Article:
Ischemic preconditioning in a rodent hepatocyte model of liver hypothermic preservation injury

Authors: Compagnon, P.; Wang, H-B.; Southard, J.H.; Mangino, M.J.

Source: Cryobiology, Volume 44, Number 3, June 2002 , pp. 269-278(10)

Publisher: Academic Press

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Abstract:

Ischemic preconditioning (IPC) is a phenomenon of protection in various tissues from normothermic ischemic injury by previous exposure to short cycles of ischemia–reperfusion. The ability of IPC to protect hepatocytes from a model of hypothermic transplant preservation injury was tested in this study. Rat hepatocytes were subjected to 30 min of warm ischemia (37 °C) followed by 24 or 48 h of hypothermic (4 °C) storage in UW solution and subsequent re-oxygenation at normothermia for 1 h. Studies were performed with untreated control cells and cells treated with IPC (10 min anoxia followed by 10 min re-oxygenation, 1 cycle). Hepatocytes exposed to IPC prior to warm ischemia released significantly less LDH and had higher ATP concentrations, relative to untreated ischemic hepatocytes. IPC significantly reduced LDH release after 24 h of cold storage before reperfusion and after 48 h of cold storage and after 60 min of warm re-oxygenation, relative to the corresponding untreated hepatocytes. ATP levels were also significantly higher when IPC was used prior to the warm and cold ischemia-re-oxygenation protocols. In parallel studies, IPC increased new protein synthesis and lactate after cold storage and reperfusion compared to untreated cells but no differences in the patterns of protein banding were detected on electrophoresis between the groups. In conclusion, IPC significantly improves hepatocyte viability and energy metabolism in a model of hypothermic preservation injury preceded by normothermic ischemia. These protective effects on viability may be related to enhanced protein and ATP synthesis at reperfusion.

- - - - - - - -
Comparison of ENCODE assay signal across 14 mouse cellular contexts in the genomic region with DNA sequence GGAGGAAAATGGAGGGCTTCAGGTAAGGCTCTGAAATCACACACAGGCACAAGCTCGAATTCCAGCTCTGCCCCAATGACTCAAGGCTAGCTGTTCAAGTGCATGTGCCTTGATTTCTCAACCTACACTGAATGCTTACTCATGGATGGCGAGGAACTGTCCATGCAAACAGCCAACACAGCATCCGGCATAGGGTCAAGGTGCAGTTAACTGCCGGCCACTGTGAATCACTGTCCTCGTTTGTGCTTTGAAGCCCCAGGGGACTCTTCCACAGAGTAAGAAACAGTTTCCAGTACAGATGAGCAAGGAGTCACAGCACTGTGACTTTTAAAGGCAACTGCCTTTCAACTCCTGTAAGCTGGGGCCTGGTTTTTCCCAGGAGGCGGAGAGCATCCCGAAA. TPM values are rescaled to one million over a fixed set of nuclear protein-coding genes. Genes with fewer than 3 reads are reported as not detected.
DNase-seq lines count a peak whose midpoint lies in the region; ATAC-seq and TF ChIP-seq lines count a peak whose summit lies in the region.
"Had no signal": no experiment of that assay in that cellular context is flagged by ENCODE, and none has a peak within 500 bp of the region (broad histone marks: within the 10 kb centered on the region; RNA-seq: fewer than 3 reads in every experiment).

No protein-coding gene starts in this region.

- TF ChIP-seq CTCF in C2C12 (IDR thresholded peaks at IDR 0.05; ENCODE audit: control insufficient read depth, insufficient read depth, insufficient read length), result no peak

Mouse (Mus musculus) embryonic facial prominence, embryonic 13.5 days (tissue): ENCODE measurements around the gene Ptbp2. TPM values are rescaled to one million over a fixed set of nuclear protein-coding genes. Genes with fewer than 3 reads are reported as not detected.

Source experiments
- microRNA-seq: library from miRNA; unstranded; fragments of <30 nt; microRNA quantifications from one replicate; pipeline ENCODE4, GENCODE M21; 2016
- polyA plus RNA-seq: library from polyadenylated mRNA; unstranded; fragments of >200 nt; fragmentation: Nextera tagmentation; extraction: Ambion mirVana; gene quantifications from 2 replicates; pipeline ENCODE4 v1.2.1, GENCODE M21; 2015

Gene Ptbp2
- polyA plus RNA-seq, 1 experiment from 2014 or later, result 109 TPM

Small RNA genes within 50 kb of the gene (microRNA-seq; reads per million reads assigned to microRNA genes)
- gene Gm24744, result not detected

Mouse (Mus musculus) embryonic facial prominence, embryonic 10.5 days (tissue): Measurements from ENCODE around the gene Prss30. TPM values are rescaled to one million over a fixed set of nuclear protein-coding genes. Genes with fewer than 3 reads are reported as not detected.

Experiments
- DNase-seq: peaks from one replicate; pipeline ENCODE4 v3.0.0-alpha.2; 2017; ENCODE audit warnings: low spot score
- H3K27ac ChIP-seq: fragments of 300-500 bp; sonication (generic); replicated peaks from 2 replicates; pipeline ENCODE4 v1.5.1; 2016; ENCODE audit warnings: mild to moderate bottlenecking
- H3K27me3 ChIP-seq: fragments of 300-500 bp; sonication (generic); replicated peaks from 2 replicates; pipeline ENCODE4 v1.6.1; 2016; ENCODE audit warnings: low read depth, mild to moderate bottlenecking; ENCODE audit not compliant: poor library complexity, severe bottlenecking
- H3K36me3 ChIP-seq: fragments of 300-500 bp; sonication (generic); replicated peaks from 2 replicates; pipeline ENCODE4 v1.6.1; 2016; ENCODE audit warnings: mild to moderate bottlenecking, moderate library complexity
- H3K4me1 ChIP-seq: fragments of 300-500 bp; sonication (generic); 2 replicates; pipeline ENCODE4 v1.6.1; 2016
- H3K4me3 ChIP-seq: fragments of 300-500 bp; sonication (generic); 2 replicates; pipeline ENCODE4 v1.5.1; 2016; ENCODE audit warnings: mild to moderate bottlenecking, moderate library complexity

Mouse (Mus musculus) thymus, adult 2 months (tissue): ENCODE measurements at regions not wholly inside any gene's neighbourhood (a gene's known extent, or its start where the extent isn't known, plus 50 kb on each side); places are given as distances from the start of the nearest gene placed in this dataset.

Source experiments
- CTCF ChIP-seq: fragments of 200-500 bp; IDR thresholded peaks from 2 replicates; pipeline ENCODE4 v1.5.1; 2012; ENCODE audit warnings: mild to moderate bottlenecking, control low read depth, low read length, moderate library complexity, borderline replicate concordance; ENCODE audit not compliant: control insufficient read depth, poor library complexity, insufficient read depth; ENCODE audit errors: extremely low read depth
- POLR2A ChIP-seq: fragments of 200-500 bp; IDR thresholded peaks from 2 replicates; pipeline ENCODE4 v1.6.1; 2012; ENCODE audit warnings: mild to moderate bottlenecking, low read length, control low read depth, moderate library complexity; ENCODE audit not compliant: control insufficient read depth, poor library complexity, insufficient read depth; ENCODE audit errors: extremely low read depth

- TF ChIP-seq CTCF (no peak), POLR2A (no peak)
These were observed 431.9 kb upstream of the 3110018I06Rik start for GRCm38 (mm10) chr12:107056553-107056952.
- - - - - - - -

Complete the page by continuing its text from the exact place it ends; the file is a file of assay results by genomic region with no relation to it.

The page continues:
© 2002 Elsevier Science (USA)

Document Type: Research Article

DOI: http://dx.doi.org/10.1016/S0011-2240(02)00033-0

Publication date: June 1, 2002

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